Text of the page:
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Monday, March 4, 2024

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Democracy Trailblazers ignite enthusiasm among teen voters; CA monster blizzard batters Tahoe, Mammoth, Sierra amid avalanche warnings; MN transportation sector could be next in line for carbon-free standard; IN teachers 'stunned' by lawmakers' bid to bypass collective bargaining.

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Nikki Haley says she may not endorse the GOP nominee, President Biden says the U-S will continue air-dropping aid into Gaza and more states look at ditching the electoral college for a national popular vote.

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Hard times could be ahead for rural school districts that spent federal pandemic money on teacher salaries, a former Oregon lumber community drafts a climate-action plan and West Virginians may soon buy raw milk from squeaky-clean cows.

'Better Buildings Act' would mandate electrification in new construction

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Monday, February 12, 2024   

With Maryland's commitment to be carbon neutral by 2045 on the horizon, the General Assembly is taking up the issue of building codes.

During this legislative session, the Assembly will consider the Better Buildings Act - which would update the code to require new construction, and buildings undergoing significant improvements to meet energy needs without fossil fuels.

The bill would require most new residential and commercial buildings to have parking spaces able to support electric-vehicle charging, and mandates some large buildings have solar-ready roofs.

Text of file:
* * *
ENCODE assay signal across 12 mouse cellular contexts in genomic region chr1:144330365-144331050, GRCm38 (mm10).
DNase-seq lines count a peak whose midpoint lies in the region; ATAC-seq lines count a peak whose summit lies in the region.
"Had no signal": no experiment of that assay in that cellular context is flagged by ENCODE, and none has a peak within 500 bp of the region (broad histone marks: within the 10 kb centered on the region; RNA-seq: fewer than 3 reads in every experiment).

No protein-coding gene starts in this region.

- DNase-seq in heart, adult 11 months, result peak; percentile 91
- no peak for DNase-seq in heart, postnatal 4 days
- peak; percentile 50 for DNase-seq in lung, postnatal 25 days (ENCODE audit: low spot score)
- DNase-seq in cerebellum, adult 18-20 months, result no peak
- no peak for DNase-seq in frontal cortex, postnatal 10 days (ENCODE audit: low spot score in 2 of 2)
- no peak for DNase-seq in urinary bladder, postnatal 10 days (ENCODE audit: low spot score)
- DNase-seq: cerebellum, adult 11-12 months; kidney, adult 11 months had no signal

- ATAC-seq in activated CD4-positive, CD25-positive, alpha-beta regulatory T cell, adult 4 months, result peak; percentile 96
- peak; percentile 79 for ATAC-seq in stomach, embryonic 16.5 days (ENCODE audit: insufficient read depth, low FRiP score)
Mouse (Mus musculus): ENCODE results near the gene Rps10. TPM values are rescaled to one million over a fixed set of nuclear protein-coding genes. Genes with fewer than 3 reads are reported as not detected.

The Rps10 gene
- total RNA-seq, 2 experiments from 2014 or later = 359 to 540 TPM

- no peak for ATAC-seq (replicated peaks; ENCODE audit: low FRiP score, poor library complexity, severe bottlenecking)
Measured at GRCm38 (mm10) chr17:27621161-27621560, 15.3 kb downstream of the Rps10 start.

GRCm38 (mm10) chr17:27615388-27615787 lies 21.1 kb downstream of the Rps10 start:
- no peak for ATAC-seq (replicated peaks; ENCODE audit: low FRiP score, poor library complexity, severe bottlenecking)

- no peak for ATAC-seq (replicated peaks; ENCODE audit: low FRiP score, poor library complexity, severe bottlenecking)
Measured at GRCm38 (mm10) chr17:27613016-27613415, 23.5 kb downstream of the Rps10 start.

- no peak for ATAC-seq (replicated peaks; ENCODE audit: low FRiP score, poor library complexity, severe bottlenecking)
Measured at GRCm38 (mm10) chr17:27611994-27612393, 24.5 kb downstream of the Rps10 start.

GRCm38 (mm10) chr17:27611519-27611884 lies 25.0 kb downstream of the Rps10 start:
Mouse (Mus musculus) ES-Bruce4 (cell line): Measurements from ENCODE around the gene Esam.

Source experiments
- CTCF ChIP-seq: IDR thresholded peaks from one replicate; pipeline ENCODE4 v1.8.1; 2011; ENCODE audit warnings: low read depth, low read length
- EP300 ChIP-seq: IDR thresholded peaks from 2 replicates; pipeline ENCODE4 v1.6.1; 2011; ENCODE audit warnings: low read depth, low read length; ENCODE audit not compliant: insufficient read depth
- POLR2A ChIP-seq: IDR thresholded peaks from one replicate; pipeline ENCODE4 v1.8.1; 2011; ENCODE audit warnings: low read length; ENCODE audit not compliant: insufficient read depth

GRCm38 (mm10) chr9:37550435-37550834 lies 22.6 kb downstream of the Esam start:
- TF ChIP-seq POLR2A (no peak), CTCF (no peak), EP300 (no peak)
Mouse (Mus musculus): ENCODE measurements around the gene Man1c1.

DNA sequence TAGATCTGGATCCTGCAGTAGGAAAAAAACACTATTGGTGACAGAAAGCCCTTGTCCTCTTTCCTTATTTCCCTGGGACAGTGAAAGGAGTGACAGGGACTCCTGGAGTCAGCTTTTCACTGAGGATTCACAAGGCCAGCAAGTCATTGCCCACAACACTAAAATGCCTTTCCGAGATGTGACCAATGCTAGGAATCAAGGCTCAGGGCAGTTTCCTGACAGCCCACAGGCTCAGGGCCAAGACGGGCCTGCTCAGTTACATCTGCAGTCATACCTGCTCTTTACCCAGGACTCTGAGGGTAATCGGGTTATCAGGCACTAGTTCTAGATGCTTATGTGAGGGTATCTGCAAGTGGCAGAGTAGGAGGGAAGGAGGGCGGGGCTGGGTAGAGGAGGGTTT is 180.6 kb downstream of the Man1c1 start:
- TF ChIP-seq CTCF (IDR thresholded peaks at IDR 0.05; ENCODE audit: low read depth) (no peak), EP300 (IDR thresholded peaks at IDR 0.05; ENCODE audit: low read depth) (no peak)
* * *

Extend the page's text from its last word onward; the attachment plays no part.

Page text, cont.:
The bill is co-sponsored in the House by state Rep. Adrian Boafo - D-Prince George's County - who said the changes are necessary to meet the state's climate goals.

"The goal is to move to net-zero emissions by 2045, and what we realized is that we're nowhere near that goal," said Boafo. "That's not just me saying it, that's the Maryland Department of the Environment as well. And so moving to an all-electric building standard, specifically for commercial and residential buildings, allows us to actually ultimately meet that goal."

If passed, the bill would require the code changes to be in force by October of 2026.

Critics of renewable energy say they are more expensive and unreliable, although recent price reductions make wind and solar actually cheaper than fossil fuels.

Boafo said code updates were included in the original draft of the 2022 Climate Solutions Now Act, but were removed to provide time for the Public Service Commission to study the state's electric capacity to determine if a move to electric heating would strain the grid.

That report was completed at the end of last year and showed the grid could handle the process of electrification.

The report additionally anticipates that with the rapid adoption of electric heating technology, demand for natural gas will fall by more than 30% by 2031.

In turn, Boafo said updating the building code to ensure electrification will save money over the long term.

"The Office of the People's Council just came out and said over time, building new gas infrastructure actually doesn't save the ratepayer money over the long term," said Boafo. "So, a bill like this will allow us to actually stop those new gas infrastructure lines and actually move towards an all-electric future."

The Legislature is in session through April 8.



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